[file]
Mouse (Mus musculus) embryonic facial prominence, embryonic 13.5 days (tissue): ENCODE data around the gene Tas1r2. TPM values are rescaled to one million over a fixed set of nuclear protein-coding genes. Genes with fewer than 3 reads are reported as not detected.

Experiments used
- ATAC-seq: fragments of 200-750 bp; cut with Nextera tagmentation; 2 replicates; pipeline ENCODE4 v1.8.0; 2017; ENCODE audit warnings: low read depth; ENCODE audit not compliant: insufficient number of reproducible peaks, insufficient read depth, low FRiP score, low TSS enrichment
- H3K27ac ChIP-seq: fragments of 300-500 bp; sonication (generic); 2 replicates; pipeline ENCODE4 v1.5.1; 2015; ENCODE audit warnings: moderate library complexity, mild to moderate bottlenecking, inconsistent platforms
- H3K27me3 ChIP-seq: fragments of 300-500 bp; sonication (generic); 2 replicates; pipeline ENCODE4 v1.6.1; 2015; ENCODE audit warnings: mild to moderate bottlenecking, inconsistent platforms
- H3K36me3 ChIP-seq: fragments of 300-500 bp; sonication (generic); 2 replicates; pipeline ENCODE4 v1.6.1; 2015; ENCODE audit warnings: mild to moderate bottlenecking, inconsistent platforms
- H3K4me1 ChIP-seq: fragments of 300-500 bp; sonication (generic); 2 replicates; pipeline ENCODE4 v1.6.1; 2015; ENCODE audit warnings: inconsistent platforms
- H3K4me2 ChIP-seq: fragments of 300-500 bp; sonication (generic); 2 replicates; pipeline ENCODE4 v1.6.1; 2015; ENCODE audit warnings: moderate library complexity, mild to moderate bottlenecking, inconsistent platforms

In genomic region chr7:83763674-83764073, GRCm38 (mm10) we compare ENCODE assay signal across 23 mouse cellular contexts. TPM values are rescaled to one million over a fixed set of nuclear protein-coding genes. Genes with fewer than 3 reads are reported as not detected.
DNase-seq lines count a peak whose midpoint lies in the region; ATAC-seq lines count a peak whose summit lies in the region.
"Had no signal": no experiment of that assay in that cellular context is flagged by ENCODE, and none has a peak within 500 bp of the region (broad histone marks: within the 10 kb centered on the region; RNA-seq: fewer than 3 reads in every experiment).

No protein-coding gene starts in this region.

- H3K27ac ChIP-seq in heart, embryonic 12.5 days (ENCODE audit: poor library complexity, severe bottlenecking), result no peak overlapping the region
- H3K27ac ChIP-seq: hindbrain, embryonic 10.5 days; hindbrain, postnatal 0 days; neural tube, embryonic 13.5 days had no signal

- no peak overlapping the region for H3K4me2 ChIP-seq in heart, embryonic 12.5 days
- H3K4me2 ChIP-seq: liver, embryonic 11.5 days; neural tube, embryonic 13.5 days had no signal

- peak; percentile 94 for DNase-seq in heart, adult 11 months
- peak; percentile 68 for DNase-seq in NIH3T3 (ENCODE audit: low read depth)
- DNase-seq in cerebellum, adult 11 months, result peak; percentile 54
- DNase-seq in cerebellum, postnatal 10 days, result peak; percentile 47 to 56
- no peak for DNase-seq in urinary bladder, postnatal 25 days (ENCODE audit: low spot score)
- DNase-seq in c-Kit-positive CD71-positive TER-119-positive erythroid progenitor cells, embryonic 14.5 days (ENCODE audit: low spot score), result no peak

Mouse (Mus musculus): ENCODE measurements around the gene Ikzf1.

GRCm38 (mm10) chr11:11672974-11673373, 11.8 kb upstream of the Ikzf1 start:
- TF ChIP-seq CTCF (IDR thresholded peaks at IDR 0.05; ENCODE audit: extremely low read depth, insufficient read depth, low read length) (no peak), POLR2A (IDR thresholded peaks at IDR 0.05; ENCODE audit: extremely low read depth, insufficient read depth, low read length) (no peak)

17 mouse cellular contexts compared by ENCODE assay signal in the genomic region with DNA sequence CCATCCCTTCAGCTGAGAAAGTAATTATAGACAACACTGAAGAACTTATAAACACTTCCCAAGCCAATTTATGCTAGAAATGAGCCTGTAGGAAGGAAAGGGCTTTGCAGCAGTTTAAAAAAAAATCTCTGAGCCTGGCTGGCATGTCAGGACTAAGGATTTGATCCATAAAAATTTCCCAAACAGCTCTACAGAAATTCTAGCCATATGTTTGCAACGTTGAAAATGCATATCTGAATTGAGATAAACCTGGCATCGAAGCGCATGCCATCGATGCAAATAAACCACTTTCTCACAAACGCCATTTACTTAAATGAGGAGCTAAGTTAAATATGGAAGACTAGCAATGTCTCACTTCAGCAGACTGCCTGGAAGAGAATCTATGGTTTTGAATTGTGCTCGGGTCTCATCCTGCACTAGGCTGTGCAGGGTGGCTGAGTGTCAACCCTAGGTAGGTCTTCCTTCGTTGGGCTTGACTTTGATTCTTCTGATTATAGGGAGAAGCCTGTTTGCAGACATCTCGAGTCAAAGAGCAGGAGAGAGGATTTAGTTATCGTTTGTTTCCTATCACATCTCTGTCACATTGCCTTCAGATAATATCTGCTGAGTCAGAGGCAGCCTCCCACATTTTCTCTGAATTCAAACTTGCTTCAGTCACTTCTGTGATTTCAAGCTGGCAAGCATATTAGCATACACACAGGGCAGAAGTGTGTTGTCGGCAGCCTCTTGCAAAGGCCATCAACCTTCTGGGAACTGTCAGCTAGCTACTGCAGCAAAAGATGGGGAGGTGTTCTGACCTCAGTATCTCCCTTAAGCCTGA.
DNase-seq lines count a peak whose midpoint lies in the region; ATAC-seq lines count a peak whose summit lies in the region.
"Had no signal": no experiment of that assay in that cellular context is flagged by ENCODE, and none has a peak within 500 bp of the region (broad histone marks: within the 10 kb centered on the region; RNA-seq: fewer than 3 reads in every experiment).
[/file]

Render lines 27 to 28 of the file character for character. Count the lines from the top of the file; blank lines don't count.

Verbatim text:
DNase-seq lines count a peak whose midpoint lies in the region; ATAC-seq lines count a peak whose summit lies in the region.
"Had no signal": no experiment of that assay in that cellular context is flagged by ENCODE, and none has a peak within 500 bp of the region (broad histone marks: within the 10 kb centered on the region; RNA-seq: fewer than 3 reads in every experiment).